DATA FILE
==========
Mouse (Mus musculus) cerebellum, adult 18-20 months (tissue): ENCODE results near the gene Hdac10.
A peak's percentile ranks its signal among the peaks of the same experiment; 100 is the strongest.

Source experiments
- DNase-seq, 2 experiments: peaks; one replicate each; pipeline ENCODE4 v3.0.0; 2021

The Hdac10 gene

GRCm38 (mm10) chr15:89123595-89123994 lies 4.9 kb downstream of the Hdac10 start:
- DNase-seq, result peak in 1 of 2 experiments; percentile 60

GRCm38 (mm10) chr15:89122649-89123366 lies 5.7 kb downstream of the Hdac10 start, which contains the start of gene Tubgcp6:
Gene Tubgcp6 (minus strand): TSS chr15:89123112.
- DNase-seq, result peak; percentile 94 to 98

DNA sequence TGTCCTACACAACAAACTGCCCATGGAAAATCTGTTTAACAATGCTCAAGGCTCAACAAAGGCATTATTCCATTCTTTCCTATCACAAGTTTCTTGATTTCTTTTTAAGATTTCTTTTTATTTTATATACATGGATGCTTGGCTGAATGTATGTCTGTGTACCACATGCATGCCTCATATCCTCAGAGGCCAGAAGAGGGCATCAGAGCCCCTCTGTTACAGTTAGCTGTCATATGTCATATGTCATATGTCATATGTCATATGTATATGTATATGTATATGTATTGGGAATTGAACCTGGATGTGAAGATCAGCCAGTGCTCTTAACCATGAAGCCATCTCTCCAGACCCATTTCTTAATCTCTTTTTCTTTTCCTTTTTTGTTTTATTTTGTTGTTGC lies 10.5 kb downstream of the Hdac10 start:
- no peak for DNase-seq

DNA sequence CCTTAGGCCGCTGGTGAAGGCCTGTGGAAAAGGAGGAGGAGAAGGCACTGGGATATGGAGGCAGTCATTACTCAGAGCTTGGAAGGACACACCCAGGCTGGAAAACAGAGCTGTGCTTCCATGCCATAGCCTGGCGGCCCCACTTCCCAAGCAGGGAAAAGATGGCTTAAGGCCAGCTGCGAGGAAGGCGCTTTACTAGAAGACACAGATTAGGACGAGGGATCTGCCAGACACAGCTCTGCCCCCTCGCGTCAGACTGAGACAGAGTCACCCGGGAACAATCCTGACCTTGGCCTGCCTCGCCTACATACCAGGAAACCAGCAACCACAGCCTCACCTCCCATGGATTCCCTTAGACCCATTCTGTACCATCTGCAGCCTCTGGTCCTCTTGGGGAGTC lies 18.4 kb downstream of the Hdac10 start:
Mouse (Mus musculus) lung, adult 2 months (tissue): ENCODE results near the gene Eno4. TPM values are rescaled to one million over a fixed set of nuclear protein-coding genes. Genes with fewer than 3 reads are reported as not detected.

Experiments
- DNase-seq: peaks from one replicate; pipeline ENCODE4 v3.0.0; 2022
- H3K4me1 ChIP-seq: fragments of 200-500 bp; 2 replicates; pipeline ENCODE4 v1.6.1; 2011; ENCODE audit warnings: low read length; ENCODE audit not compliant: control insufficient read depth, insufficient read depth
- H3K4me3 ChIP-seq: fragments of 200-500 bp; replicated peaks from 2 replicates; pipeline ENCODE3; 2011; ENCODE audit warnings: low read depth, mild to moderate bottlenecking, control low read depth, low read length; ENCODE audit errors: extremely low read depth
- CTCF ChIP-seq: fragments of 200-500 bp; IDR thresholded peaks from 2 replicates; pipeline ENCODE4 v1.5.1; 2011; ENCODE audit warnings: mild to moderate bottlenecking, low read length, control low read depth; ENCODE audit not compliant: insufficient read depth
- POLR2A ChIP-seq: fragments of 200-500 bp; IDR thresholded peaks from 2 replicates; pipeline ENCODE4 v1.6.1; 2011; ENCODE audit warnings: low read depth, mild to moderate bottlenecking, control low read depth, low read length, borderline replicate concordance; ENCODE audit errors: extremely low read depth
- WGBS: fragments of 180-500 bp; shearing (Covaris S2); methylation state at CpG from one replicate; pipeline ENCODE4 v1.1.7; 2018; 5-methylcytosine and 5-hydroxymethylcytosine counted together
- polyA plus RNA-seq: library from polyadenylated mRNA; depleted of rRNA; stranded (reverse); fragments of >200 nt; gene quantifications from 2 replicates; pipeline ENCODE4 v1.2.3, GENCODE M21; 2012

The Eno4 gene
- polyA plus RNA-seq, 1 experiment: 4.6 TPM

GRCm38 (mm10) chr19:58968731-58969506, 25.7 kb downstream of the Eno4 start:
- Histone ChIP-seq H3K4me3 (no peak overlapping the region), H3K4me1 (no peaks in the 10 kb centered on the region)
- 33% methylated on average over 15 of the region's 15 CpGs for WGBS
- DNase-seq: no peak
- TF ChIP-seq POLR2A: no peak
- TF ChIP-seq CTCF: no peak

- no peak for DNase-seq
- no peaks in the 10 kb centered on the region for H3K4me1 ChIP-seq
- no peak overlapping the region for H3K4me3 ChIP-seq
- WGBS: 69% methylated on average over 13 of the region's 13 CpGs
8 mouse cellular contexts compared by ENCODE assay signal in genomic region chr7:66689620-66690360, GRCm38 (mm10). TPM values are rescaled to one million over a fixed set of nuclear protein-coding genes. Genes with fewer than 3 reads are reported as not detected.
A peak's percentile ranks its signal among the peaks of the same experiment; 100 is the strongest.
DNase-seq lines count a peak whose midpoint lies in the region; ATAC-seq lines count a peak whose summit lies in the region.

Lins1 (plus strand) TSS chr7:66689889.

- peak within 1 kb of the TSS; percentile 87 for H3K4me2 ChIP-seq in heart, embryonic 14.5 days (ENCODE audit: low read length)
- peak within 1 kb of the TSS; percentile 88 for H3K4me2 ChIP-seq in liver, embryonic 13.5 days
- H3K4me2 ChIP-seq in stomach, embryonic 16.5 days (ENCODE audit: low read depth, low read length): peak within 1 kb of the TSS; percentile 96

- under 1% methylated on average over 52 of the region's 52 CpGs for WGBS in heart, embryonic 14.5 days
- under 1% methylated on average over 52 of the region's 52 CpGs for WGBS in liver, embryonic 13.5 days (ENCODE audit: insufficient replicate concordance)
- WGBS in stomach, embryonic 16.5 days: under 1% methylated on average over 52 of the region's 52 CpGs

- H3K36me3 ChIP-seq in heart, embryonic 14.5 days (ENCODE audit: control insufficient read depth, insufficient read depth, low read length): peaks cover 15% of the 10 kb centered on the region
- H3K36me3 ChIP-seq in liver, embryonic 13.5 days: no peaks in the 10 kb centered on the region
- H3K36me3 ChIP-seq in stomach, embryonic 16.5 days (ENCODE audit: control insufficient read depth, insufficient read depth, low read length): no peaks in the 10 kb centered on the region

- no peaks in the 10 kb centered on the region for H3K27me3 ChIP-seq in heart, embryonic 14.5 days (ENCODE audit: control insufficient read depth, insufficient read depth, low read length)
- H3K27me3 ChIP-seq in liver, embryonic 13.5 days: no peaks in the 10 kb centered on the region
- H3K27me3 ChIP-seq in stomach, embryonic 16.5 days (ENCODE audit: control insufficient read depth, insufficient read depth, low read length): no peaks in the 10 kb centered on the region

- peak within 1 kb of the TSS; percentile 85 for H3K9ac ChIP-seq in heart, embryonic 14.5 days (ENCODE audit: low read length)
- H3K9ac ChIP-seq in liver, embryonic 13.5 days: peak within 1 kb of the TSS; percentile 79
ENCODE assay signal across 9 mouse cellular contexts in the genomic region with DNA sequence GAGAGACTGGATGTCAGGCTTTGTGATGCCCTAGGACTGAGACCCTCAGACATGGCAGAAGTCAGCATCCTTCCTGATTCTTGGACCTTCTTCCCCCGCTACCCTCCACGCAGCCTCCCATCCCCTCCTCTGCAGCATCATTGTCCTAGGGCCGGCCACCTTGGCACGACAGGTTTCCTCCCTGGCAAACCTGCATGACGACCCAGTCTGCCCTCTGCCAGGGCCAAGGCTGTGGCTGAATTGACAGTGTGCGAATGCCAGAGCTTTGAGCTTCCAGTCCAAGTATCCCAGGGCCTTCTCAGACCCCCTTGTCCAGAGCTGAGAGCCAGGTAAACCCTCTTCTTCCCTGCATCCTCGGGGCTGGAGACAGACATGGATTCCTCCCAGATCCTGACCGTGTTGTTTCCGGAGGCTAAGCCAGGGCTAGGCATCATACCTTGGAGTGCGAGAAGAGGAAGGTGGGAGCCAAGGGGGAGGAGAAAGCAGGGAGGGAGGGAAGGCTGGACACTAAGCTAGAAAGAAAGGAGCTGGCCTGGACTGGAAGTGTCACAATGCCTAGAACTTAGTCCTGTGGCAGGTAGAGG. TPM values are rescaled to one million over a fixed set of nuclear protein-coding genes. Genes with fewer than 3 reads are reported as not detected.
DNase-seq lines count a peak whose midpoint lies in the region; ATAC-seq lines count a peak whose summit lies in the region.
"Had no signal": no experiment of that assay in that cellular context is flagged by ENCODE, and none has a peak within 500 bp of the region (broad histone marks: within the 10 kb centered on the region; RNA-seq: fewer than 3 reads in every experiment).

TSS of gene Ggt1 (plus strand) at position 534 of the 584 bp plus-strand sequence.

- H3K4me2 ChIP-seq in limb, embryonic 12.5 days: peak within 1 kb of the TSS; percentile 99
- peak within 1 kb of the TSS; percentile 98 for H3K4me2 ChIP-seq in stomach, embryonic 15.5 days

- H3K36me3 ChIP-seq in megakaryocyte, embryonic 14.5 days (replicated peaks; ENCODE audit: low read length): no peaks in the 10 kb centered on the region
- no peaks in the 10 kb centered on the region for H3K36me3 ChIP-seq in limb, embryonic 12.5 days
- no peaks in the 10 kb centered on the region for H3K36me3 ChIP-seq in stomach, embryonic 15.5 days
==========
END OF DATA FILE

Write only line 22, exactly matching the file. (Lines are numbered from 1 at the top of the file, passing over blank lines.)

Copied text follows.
- polyA plus RNA-seq: library from polyadenylated mRNA; depleted of rRNA; stranded (reverse); fragments of >200 nt; gene quantifications from 2 replicates; pipeline ENCODE4 v1.2.3, GENCODE M21; 2012